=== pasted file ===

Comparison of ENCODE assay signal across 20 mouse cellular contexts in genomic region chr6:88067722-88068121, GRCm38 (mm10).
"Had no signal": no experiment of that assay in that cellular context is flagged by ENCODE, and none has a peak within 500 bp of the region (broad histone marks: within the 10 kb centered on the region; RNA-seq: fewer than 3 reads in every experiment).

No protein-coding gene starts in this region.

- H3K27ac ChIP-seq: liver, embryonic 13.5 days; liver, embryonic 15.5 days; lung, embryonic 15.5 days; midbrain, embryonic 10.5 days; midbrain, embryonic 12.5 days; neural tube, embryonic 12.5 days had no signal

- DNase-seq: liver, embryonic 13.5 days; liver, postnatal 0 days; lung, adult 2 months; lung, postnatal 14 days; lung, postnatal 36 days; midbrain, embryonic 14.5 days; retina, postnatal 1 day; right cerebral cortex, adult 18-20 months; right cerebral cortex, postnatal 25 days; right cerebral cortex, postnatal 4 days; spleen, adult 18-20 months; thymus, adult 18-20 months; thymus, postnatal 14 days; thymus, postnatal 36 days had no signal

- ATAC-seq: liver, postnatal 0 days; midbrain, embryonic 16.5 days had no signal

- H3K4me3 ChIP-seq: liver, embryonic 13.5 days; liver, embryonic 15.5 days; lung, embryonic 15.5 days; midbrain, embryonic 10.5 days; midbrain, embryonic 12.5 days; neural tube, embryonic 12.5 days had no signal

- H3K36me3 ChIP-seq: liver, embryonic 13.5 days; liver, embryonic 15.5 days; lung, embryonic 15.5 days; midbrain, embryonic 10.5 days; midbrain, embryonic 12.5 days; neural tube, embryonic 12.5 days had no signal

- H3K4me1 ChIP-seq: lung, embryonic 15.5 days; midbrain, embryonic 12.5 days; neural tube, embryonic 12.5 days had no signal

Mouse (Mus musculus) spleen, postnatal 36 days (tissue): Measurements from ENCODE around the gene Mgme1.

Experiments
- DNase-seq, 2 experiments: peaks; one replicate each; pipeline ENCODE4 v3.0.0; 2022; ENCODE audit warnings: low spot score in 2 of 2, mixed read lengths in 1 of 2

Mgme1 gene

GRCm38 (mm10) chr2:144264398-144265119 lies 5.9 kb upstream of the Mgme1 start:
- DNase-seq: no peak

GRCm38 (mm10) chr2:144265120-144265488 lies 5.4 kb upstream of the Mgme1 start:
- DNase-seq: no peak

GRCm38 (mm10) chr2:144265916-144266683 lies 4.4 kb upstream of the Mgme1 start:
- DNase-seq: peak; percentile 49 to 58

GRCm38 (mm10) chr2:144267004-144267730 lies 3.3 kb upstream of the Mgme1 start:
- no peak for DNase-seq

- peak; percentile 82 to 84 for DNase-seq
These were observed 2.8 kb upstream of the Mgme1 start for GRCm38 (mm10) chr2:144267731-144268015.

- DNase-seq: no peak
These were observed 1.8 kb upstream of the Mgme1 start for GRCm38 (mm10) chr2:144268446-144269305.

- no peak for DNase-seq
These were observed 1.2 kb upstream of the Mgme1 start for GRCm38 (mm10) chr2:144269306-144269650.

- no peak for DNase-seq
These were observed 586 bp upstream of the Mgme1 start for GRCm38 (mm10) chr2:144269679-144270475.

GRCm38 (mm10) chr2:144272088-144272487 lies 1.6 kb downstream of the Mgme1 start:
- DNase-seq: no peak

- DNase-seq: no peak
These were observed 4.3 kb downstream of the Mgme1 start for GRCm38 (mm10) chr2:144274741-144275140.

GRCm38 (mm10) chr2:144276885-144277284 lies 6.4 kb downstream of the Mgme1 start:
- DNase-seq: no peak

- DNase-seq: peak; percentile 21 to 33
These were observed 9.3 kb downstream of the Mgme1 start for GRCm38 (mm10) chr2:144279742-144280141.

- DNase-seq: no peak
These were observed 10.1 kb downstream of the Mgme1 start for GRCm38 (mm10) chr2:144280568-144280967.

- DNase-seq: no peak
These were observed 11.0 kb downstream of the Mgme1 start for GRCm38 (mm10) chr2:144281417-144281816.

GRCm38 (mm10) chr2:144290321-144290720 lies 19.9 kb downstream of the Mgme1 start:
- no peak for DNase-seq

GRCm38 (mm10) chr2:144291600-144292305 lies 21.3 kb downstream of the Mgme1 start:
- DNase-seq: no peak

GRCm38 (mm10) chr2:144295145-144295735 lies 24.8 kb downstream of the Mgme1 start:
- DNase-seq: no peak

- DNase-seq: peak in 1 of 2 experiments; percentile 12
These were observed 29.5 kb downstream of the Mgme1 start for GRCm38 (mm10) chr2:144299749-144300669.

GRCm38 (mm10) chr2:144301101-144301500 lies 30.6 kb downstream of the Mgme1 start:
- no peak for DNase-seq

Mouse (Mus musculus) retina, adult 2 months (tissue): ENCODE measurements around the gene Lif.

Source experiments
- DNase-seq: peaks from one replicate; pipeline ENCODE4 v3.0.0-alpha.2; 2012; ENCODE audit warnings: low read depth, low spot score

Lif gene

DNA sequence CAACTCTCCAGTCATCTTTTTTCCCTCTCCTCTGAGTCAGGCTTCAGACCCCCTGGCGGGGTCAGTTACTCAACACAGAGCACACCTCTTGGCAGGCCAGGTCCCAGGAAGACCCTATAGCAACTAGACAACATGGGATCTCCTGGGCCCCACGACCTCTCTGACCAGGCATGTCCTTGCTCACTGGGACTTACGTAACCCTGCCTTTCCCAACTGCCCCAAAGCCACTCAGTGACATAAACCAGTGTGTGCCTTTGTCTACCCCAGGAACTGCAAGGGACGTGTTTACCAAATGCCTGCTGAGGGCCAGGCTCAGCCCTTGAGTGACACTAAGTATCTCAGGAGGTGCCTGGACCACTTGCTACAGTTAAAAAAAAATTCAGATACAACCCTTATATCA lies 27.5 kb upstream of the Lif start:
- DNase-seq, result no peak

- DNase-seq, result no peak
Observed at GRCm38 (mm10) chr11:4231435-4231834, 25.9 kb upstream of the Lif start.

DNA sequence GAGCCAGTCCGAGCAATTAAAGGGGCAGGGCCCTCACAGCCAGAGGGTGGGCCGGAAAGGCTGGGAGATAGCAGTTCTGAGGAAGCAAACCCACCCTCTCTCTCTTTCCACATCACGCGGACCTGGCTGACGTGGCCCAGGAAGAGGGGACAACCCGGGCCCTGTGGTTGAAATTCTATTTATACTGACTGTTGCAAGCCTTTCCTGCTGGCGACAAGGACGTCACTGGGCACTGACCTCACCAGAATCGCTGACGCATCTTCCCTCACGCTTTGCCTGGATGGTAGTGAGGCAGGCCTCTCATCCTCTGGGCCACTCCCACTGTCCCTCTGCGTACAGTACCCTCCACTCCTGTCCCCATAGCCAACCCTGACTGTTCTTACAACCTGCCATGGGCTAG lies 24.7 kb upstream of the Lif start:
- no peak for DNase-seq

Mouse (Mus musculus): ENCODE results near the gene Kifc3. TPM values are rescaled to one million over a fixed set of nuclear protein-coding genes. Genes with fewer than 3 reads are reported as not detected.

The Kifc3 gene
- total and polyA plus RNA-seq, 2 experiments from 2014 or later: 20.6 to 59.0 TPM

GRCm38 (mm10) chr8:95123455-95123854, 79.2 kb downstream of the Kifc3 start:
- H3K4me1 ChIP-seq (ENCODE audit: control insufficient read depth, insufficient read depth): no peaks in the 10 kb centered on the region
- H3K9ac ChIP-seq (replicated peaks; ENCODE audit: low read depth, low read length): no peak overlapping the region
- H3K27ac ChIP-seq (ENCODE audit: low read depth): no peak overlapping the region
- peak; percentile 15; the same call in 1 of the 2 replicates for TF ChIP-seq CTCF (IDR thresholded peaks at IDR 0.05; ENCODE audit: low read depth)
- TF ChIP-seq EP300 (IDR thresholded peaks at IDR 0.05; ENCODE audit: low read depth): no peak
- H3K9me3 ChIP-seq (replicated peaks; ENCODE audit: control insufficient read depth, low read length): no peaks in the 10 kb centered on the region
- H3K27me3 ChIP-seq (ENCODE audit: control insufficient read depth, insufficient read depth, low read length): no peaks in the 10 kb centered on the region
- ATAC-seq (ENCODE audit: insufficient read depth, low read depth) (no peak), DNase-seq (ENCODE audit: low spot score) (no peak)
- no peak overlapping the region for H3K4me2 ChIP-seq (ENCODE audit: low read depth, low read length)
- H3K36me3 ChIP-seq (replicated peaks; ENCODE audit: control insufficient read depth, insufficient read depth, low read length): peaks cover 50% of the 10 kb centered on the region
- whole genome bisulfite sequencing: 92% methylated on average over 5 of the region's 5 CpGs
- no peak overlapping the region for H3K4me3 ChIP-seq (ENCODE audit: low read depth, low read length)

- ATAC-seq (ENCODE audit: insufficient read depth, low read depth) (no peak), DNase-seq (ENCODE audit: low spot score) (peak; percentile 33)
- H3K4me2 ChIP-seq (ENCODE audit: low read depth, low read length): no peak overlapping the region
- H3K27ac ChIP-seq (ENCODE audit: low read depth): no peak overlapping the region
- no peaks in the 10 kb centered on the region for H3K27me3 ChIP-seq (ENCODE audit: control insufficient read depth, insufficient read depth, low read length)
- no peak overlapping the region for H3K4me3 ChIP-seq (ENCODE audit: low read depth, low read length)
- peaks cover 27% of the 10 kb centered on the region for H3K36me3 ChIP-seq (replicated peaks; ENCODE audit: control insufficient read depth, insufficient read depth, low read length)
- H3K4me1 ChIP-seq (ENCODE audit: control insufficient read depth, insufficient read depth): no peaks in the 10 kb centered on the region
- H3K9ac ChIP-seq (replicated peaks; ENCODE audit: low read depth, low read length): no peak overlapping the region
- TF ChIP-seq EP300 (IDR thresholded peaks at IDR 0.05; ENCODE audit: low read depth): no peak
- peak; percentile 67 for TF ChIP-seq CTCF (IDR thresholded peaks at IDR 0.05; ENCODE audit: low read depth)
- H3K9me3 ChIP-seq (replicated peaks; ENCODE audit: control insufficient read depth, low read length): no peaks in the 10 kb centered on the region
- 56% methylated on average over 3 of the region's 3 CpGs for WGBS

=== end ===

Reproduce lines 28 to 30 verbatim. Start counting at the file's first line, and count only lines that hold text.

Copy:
- no peak for DNase-seq
These were observed 586 bp upstream of the Mgme1 start for GRCm38 (mm10) chr2:144269679-144270475.

GRCm38 (mm10) chr2:144272088-144272487 lies 1.6 kb downstream of the Mgme1 start: